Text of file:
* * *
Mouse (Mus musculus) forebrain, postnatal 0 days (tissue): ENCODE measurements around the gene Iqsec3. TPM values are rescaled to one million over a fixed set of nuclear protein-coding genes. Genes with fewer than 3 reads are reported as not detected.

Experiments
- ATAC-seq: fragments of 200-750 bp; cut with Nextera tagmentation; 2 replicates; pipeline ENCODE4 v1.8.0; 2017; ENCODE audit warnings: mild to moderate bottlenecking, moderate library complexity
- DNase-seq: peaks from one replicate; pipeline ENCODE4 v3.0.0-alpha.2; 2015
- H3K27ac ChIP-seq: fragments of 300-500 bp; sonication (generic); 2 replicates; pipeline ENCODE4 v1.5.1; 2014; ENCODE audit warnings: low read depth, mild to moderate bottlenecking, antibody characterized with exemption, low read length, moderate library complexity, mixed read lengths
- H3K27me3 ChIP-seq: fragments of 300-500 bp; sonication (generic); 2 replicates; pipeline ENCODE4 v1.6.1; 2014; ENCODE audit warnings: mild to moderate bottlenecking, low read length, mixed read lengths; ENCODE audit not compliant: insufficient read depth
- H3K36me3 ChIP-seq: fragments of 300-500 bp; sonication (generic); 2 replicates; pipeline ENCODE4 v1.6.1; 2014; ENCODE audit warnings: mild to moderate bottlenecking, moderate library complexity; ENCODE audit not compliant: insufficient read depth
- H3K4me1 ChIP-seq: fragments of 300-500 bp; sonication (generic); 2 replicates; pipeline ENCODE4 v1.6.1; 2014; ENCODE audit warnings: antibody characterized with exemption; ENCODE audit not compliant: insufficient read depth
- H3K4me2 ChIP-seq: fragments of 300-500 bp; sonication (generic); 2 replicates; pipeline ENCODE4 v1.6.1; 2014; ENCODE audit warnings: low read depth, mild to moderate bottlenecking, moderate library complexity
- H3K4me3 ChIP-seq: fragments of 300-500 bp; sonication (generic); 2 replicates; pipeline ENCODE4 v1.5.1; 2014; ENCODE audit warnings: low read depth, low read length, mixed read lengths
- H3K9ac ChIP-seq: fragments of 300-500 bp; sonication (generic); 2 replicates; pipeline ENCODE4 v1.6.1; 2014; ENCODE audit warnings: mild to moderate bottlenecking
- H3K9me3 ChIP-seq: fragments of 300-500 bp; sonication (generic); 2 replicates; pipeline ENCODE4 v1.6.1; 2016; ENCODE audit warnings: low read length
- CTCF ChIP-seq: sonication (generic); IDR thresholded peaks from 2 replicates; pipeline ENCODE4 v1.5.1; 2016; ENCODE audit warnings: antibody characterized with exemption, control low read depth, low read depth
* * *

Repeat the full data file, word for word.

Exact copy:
Mouse (Mus musculus) forebrain, postnatal 0 days (tissue): ENCODE measurements around the gene Iqsec3. TPM values are rescaled to one million over a fixed set of nuclear protein-coding genes. Genes with fewer than 3 reads are reported as not detected.

Experiments
- ATAC-seq: fragments of 200-750 bp; cut with Nextera tagmentation; 2 replicates; pipeline ENCODE4 v1.8.0; 2017; ENCODE audit warnings: mild to moderate bottlenecking, moderate library complexity
- DNase-seq: peaks from one replicate; pipeline ENCODE4 v3.0.0-alpha.2; 2015
- H3K27ac ChIP-seq: fragments of 300-500 bp; sonication (generic); 2 replicates; pipeline ENCODE4 v1.5.1; 2014; ENCODE audit warnings: low read depth, mild to moderate bottlenecking, antibody characterized with exemption, low read length, moderate library complexity, mixed read lengths
- H3K27me3 ChIP-seq: fragments of 300-500 bp; sonication (generic); 2 replicates; pipeline ENCODE4 v1.6.1; 2014; ENCODE audit warnings: mild to moderate bottlenecking, low read length, mixed read lengths; ENCODE audit not compliant: insufficient read depth
- H3K36me3 ChIP-seq: fragments of 300-500 bp; sonication (generic); 2 replicates; pipeline ENCODE4 v1.6.1; 2014; ENCODE audit warnings: mild to moderate bottlenecking, moderate library complexity; ENCODE audit not compliant: insufficient read depth
- H3K4me1 ChIP-seq: fragments of 300-500 bp; sonication (generic); 2 replicates; pipeline ENCODE4 v1.6.1; 2014; ENCODE audit warnings: antibody characterized with exemption; ENCODE audit not compliant: insufficient read depth
- H3K4me2 ChIP-seq: fragments of 300-500 bp; sonication (generic); 2 replicates; pipeline ENCODE4 v1.6.1; 2014; ENCODE audit warnings: low read depth, mild to moderate bottlenecking, moderate library complexity
- H3K4me3 ChIP-seq: fragments of 300-500 bp; sonication (generic); 2 replicates; pipeline ENCODE4 v1.5.1; 2014; ENCODE audit warnings: low read depth, low read length, mixed read lengths
- H3K9ac ChIP-seq: fragments of 300-500 bp; sonication (generic); 2 replicates; pipeline ENCODE4 v1.6.1; 2014; ENCODE audit warnings: mild to moderate bottlenecking
- H3K9me3 ChIP-seq: fragments of 300-500 bp; sonication (generic); 2 replicates; pipeline ENCODE4 v1.6.1; 2016; ENCODE audit warnings: low read length
- CTCF ChIP-seq: sonication (generic); IDR thresholded peaks from 2 replicates; pipeline ENCODE4 v1.5.1; 2016; ENCODE audit warnings: antibody characterized with exemption, control low read depth, low read depth